Ways to Keep Your Sanity In A Natural Disaster
Yesterday, I was evacuated from my apartment due to problems with the power, the heat, the roof, and the water. I spent the night at a shelter and returned home today. It was not a fun experience, but it made me think about what people with a mental health condition should do to keep their sanity in the event of a natural disaster.
How to Care for Your Sanity if a Natural Disaster Strikes
Know Your Diagnosis and Medications
Fortunately, I had time to grab a 3-day supply of most of my medications before evacuating. Unfortunately, not all of my medications made it to the shelter. I was out of my anti-anxiety medication and my asthma medication--they disappeared right out of the pharmacy. Thankfully, staff and I knew what was missing and were able to compensate.
If you're like me and have trouble keeping your medications straight, try carrying a card with your medications and doses listed on it. This can come in handy in an emergency, especially if you're evacuated without your medications and need to get them filled at the shelter you're at. You might also want to inform helpers of your diagnosis so they know what symptoms to watch for--take it from me, evacuation in and of itself is stressful for anybody. Add a mental health condition into the mix and a crisis can result.
Look for the Humor in the Situation
Sometimes all you can do is look for the humor in a situation. For example, the identification number of the driver who evacuated us was 911. And someone made a comment that they weren't sure if describing a high in the negatives was irony or an oxymoron (English teachers, can I get a verdict on that?).
Granted, it's not always easy to find humor in a situation. In this case, we need to look for the positive. For example, I was grateful that they had free hot coffee where I was. And I was grateful that we had food to eat (when I did volunteer work during Hurricane Katrina some shelters had no food). Even the basics can be a reason for gratitude.
Ask For Help When You Need It
Remember, natural disasters are stressful for everyone. Add a mental health diagnosis and one becomes especially vulnerable. During such times, it is important to know when you need help.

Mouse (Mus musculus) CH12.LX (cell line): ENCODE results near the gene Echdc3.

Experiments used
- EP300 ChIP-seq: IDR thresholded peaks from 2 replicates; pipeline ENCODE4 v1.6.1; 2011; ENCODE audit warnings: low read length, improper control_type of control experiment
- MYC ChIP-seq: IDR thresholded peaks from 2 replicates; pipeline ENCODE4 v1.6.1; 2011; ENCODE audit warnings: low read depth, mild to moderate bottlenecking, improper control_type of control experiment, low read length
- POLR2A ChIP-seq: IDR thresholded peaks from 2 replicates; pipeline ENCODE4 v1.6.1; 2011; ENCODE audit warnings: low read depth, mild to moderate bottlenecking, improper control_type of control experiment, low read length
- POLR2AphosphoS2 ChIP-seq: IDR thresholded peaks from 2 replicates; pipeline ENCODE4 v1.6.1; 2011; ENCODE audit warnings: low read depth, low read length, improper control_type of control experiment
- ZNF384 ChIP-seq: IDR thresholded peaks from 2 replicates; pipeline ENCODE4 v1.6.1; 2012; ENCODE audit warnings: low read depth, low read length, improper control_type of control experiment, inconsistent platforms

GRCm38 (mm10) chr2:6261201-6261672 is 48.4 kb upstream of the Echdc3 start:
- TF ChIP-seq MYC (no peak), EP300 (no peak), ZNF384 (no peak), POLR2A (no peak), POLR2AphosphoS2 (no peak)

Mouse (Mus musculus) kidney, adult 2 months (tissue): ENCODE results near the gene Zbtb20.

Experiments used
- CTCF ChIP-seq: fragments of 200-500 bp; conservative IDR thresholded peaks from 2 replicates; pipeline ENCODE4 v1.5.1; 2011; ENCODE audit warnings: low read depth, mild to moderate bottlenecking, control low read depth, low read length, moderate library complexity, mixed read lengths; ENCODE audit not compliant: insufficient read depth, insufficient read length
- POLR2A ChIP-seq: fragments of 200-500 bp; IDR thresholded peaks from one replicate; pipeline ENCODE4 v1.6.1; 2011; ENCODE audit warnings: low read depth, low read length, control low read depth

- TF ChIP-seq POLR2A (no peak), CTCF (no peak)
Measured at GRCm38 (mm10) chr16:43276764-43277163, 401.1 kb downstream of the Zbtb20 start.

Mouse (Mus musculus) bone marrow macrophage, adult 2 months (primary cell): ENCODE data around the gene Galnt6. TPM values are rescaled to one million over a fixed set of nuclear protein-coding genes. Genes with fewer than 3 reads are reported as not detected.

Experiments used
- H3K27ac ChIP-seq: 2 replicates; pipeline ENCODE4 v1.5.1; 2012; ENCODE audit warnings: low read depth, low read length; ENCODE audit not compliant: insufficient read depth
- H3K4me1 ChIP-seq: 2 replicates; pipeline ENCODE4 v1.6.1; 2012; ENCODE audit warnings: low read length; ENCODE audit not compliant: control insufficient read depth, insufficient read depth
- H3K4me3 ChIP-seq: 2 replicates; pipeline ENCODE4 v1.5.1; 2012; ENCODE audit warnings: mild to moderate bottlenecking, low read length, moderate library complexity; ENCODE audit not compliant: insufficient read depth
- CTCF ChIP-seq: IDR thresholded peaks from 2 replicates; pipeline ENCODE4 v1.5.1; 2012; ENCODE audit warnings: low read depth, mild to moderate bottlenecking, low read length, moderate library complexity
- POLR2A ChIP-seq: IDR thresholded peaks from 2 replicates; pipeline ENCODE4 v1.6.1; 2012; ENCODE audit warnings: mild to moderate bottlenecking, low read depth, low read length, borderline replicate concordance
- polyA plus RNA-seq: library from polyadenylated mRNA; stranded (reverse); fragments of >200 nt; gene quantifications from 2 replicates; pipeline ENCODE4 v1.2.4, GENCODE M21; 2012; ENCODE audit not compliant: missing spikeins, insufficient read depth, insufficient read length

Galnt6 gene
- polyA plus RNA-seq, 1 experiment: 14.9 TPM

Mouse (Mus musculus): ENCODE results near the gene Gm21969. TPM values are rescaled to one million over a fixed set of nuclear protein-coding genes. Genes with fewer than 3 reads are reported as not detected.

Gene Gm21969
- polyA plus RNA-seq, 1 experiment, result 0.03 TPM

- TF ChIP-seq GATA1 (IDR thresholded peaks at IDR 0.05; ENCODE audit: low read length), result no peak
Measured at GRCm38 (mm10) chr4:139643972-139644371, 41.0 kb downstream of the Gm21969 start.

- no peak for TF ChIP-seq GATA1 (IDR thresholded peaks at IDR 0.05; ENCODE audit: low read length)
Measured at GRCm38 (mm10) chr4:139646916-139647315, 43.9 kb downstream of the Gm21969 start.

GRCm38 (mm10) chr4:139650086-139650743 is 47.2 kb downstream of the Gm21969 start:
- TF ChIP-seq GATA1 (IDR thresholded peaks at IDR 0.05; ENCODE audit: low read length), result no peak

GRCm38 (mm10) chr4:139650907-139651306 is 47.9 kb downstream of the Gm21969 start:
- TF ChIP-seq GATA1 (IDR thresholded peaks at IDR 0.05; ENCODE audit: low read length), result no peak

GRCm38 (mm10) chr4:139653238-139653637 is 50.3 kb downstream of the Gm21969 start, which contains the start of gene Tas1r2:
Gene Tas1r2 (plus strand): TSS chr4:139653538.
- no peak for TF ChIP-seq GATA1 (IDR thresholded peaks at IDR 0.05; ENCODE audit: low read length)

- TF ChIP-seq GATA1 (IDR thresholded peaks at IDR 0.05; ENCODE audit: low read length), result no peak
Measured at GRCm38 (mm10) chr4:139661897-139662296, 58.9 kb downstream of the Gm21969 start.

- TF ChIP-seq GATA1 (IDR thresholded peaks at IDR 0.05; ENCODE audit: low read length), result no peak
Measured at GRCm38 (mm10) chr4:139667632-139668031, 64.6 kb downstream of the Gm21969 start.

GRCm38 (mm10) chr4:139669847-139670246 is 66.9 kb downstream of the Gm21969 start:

I spent a good chunk of last night talking to a peer support specialist because I was anxious. She sat with me, listened to me and urged me to keep on talking. She also let me know that if I needed emergency help, they could call an ambulance and have me taken to the hospital. That helped me transition to the situation easier than I would have without support.
Remember, don't hold it all in. Know your symptoms and know when you need help. Ask for help when you need it. Natural disasters are hard on everybody, so there's no need to be ashamed if you need help.
Don't Give Up
The evacuation was not a pleasant experience, largely because people were taking their stress out on each other. But the important thing is that I survived it. More often than not, you can survive and you can do better than you think. Even in situations that seem totally out of control, you can survive and do better than you think. The key is to use positive coping skills and not give up.
That's what got me through the situation--I never gave up. And I did better than I thought I would. The same is true for you. Don't ever give up. You are capable of more than you think.
Know your medication and diagnosis. Know when to ask for help. Know this and you can survive.
Oberg, B. (2014, January 8). Ways to Keep Your Sanity In A Natural Disaster, HealthyPlace. Retrieved on 2021, April 23 from https://www.healthyplace.com/blogs/borderline/2014/01/keeping-your-sanity-in-a-natural-disaster
Author: Becky Oberg
Natural disasters are unusual life experiences with many unknown and unpredictable events and outcomes as well. They cause acute stress disorder, that compromise global health welfare, especially ruin daily mental function, which one might seriously damage personal. professional and social social performances of people run the risk of pertaining natural disaster. When are in question person with mental disorder, the issue become more sensitive and more perplex; because this category of population have got low threshold of tolerance toward frustration. So the psycho-social repercussions might be more dangerous for their's mental disorder and for their's global life wellbeing, as well. In order to prevent precipitated consequences of natural disaster to mental, somatic and social welfare, your genuine recommendations are of great help. Among them, taking the liberty to seek and to find out any help from others indicate crucial step to soften numerous psycho-social sufferings of people with mental difficulties. To adjust oneself toward new unusual life circumstances it ought to be calm and placid, because it must accomplish all daily duties; such are: feeding, sheltering, water supplying, personal hygiene, taking psychiatric medication and so on. These and many others life needs should be accomplish by smart and promt help and support from formal and informal help organisations, and the obligation of any person with mental illness is to accept these kind of help and assistance, without any procrastination and hesitations and doubt.